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June 01, 2017

Checklist for an Elder Friendly Law Office

(The pdf for the issue in which this article appears is available for download: Bifocal, Vol. 38, Issue 5.)

As the American population ages, accommodating the needs of older adults become more and more important to a myriad of businesses. An elder-friendly office is one that provides spatial and social accommodations for disabilities such as hear-ing loss, visual impairment, and mobility limitations. A well designed office should make every visitor feel comfortable and welcome. While the people in your law office may be friendly and accommodating, the office itself may present barriers to many visitors.

        If you’re building a new facility, the Americans With Disabilities Act (ADA) produces ADA Accessibility Guidelines (ADAAG) (See 42 U.A.S.C. § 12181 (7)(F) contains a host of requirements to make a building accessible. If you are moving or remodeling, you may want to engage an expert in universal design. But if you’re working with an existing office, there are things you can do to make it more pleasant, accessible and safe.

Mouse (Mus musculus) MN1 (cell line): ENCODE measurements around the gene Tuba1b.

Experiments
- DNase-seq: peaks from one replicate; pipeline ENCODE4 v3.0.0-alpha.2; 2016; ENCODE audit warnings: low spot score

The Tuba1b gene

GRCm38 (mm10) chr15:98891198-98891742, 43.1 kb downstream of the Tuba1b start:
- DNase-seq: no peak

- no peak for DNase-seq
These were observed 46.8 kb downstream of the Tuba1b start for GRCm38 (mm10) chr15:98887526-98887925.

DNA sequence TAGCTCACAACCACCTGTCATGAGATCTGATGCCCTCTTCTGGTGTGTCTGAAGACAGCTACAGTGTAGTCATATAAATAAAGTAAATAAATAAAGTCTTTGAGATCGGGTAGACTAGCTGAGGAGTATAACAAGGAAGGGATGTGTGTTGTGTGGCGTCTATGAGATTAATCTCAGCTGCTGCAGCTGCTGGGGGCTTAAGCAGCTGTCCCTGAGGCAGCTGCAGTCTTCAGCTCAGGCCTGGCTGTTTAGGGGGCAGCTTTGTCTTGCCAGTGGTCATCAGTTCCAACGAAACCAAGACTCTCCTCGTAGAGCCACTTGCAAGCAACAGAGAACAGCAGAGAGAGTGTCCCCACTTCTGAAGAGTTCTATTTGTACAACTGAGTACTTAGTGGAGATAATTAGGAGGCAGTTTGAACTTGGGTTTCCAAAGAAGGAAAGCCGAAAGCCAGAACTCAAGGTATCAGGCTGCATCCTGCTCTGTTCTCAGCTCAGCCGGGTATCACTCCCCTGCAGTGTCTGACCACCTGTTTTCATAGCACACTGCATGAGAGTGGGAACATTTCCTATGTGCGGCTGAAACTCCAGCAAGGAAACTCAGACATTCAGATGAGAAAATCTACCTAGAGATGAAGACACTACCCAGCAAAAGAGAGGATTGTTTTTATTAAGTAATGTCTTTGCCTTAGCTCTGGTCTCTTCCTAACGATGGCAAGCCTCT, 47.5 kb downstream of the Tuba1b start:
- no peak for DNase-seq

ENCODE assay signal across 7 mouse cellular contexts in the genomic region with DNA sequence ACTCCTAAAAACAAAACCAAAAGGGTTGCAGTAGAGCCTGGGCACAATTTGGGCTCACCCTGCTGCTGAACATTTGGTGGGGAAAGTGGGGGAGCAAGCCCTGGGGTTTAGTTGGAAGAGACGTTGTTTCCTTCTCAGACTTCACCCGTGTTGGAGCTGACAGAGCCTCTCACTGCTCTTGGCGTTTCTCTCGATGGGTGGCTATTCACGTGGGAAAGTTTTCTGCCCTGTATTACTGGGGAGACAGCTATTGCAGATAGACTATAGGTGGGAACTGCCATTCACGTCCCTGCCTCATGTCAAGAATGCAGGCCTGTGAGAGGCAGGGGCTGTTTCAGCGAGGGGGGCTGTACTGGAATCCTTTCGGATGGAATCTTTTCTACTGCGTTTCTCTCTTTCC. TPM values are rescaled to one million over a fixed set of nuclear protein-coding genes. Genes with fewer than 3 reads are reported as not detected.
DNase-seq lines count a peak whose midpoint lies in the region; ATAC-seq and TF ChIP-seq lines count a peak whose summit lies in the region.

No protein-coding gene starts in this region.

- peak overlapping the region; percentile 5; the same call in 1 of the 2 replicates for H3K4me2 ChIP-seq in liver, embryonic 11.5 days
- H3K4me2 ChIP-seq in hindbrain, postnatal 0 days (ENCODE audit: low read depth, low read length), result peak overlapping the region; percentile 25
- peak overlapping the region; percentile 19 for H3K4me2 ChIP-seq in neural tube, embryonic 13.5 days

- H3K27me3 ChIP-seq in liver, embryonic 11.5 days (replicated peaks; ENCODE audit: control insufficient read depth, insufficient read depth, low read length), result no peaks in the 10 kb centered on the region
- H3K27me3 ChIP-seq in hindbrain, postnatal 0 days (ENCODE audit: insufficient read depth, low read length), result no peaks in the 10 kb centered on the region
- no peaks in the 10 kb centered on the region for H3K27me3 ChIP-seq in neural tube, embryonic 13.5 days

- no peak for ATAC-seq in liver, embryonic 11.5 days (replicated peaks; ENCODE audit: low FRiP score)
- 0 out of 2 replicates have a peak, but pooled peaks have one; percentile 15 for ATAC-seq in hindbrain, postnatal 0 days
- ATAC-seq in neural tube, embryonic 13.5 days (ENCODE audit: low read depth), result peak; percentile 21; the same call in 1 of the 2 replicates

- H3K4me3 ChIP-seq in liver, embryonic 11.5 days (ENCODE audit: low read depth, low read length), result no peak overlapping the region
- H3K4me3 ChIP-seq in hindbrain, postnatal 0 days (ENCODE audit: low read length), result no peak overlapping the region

The ABA Commission on Law and Aging has developed a pamphlet
containing a host of ideas for the el- der-friendly law office. That pamphlet is available online at

    Here are some highlights from the ABA Checklist for making a law office more welcoming to older adults.

  1. You should have handicapped accessible parking.
  2. Your office should be easily located; large signs will help guide clients to your door.
  3. Exterior and interior doors should be wide enough to permit wheelchairs or walkers to pass through easily. And, doors should not be too hard to open, nor should they close with too much force.
  4. The design of your elevator is probably not within of your control, but you should look it over to ensure that it is well lighted and the buttons are clearly marked and accessible to folks with vision limitations.
  5. Once inside your office, your clients should find comfortable seating—but not too comfortable. Plush chairs and sofas may be difficult to get into and out of. Hard chairs with arm rests are preferred.
  6. Your clients may be sensitive to excessive heat or cold. Be prepared to adjust the room temperature to make your clients more comfortable.
  7. Make sure the rooms are well lighted and free from glare.
  8. Many elderly clients may have hearing issues. You may want to turn off the background music, lower the speed of the fans and other sources of background noise.
  9. Restrooms should be as accessible as the rest of the office. Handrails and wide stalls are preferred.
  10. Finally. Make sure that any documents you provide to your clients are easy to read. Printing them in large type with wide space formatting will help.